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ALLWORTH Angelo bear believe better bring brother cause character Charles comes Crosses daughter dear death door Duke Enter Exeunt Exit Fanny father fear follow fortune give hand happy hath hear heard heart heaven Heidel hold honour hope husband I'll Irwin Isab John keep Lady F leave live look Lord Ogl Lovewell Lucio madam marry master mean mind Miss morning never noble Oakly once person Placid poor pray present SCENE servant Sir G Sir Giles Sir John Sir Robert sister Solus speak spirit Stage stand stay Step Ster Sterling sure tell thank thee thing thou thought true turn voice whole wife wish woman young
Page 60 - Well believe this, No ceremony that to great ones 'longs, Not the king's crown, nor the deputed sword, The marshal's truncheon, nor the judge's robe, Become them with one half so good a grace, As mercy does.
Page 71 - Be absolute for death; either death, or life, Shall thereby be the sweeter. Reason thus with life,— If I do lose thee, I do lose a thing That none but fools would keep:* a breath thou art...
Page 60 - Alas ! alas ! Why, all the souls that were, were forfeit once ; And he that might the 'vantage best have took, Found out the remedy : how would you be, If he, which is the top of judgment, should But judge you, as you are?
Page 2 - Admired Miranda ! Indeed the top of admiration ; worth What's dearest to the world ! Full many a lady I have eyed with best regard ; and many a time The harmony of their tongues hath into bondage Brought my too diligent ear...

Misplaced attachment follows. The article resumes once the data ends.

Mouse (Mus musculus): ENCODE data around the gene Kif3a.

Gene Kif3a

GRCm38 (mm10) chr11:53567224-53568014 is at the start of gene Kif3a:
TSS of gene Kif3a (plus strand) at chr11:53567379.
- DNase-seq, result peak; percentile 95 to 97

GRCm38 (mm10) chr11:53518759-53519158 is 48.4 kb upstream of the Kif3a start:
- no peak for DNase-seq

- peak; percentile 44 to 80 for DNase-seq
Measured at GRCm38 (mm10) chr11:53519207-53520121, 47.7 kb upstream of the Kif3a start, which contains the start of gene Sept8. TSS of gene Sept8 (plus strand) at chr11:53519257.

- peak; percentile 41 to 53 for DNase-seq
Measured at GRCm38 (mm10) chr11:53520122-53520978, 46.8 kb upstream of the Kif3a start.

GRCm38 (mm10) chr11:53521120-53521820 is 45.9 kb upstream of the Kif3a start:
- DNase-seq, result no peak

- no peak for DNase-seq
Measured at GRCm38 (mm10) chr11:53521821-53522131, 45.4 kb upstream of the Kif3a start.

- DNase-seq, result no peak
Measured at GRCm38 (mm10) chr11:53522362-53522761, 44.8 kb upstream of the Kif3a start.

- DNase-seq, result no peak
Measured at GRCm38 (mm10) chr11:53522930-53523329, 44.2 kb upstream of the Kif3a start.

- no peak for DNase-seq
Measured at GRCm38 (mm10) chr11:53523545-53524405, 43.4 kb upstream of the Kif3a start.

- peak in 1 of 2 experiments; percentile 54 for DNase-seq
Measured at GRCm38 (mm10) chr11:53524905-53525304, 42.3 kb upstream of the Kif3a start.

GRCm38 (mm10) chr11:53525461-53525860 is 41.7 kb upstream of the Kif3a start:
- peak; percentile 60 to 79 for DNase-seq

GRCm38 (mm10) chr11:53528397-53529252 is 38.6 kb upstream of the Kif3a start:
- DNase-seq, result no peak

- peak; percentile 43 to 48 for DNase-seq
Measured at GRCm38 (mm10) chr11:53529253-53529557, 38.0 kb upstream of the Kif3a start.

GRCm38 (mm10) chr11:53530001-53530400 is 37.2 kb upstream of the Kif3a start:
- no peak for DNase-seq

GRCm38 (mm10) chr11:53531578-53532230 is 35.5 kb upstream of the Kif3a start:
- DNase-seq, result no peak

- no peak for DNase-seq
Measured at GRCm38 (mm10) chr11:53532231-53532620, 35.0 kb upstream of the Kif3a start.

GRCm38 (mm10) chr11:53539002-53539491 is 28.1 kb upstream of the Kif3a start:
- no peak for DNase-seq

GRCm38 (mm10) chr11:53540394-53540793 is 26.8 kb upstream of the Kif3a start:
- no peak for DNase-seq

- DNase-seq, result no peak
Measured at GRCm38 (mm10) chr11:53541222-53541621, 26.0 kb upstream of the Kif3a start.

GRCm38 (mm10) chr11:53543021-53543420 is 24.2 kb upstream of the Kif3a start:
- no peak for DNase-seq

Page 3 - The bigger bulk it shows. Hence, bashful cunning! And prompt me, plain and holy innocence! I am your wife, if you will marry me; If not, I'll die your maid. To be your fellow You may deny me; but I'll be your servant, Whether you will or no.
Page 54 - From too much liberty, my Lucio, liberty ; As surfeit is the father of much fast, So every scope by the immoderate use Turns to restraint; our natures do pursue (Like rats that ravin down their proper bane,) A thirsty evil ; and when we drinK, we die.
Page 72 - Where should this music be ? i' the air, or the earth ? It sounds no more: — and sure, it waits upon Some god of the island. Sitting on a bank, Weeping again the king my father's wreck, This music crept by me upon the waters; Allaying both their fury, and my passion, With its sweet air: thence I have follow'd it, Or it hath drawn me rather: — But 'tis gone.